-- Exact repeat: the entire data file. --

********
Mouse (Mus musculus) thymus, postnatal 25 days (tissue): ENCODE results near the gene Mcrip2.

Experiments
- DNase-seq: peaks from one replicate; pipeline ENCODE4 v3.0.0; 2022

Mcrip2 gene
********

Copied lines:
Mouse (Mus musculus) thymus, postnatal 25 days (tissue): ENCODE results near the gene Mcrip2.

Experiments
- DNase-seq: peaks from one replicate; pipeline ENCODE4 v3.0.0; 2022

Mcrip2 gene